Michael Fields, a science teacher in the Au Gres school system in Arenac County, Michigan, recently showed his fifth grade students an undercover video produced by Mercy for Animals (MFA). Depicting horrific cruelty toward pigs and piglets in a facility providing meat for Tyson Foods, the video reveals animal abuse in modern agricultural facilities that is not only legal, but all too common.
Let's remember that public "education" is designed for training and not to foster critical thought.
Upton Sinclair's "The Jungle" was also despised by TPTB. To Mr. Sinclair and all of the muckrakers, I salute you.
Perhaps Fields should have required the students to read Upton Sinclair's "The Jungle" prior to the film being scheduled ?
Note the quote: "Action is the antidote to despair."
Which is NOT the same as: "Hope is the antidote to despair." Hope is a chimera. In an age of runaway climate change and perpetual war (and the refugees both engender); in a time of rigged casino capitalism and crazed 'communism' (a la Chinese model) where the 'house always wins' and wealth accrues to the few; in an era when roughly 200 species a day are going extinct, and soil, water and air are damaged, degraded and despoiled daily; when surveillance is rampant and dissent quashed with speed and force; when...feel free to add to the list of horrors both current and potential.
In an age such as this, hope for a world of "clean air and water, a future without poverty and war, a world in which we treat each other and other animals with respect and compassion" is unrealistic at best, and probably borders on the downright delusional.
Hope these days is tantamount to 'hopium', a warm fuzzy balm or blanket to soothe (temporarily) the jangled nerves of the justifiably anxious, worried, or distressed. The problem with hope is that it is bound to be dashed over and over again - which could lead to genuine despair, or lingering depression.
I find that it entirely possible to take positive actions without a shred of hope that they will in any way alter the seemingly inevitable destructive course of this present set of living arrangements - industrial civilization, and it's violent and oppressive ways.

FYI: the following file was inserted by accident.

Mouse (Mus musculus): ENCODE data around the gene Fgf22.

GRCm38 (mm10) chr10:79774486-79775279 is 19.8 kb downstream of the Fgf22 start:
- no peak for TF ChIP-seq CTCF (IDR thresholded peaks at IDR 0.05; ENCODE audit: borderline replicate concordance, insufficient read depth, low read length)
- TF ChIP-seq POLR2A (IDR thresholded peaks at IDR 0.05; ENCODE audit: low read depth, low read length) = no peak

I would rather children learn the virtue and value of positive action - good work, right livelihood, basic kindness and respect - in and of itself, without shouldering the burden of hope. Today's lesson, mes enfents: Learn to 'do it anyway', without attachment to a particular hope-addled sunny outcome, 'cuz it's probably not gonna turn out that way, kids.
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Johnny will you stop playing that violent war video game produced by the DOD and talk to me about that true violent video you seen in school today!
precisely. the disconnects grow wider each day--particularly in this country.
Indeed, it seems irresponsible of Fields to go about it this way. Simply sheltering the kids from these kinds of real-world horrors, however, seems equally unacceptable. The best approach to these things may be the course my favorite teachers took, which is the proverbial 'leading the horses to water' and letting things sort themselves out. Discuss animal cruelty in the meat industry, give them stats and case studies instead of graphic imagery, and suggest looking further into it to the kids want to know more. Not only are the innocents spared the trauma, but the teacher is spared offending any of them or their parents. Perhaps most importantly, the kids who want to take it further get that thrill of learning things for themselves instead of being taught, and when kids learn to do that, you've got the best form of teaching there is.
So long as participation in the barbaric act of consuming the flesh of other highly sentient beings is characterized as simply another "personal choice," there's little hope for humanity.
I'm glad the video was showed. PETA started exposing this type of animal abuse, and other groups have followed, knowing how succesful it was. I was horrified when I was about 12 and had to dissect frogs, and crack open eggs to see what stage of life a chicken was at. That can desensitize a child to animal abuse. If these are just "things" then what does it matter that we just toss them in the trash when done ripping them apart? And they don't fight or scream. If they did, it would obviously make an impact!
In the military they also train on live animals. It helped desensitizes them to killing other living beings.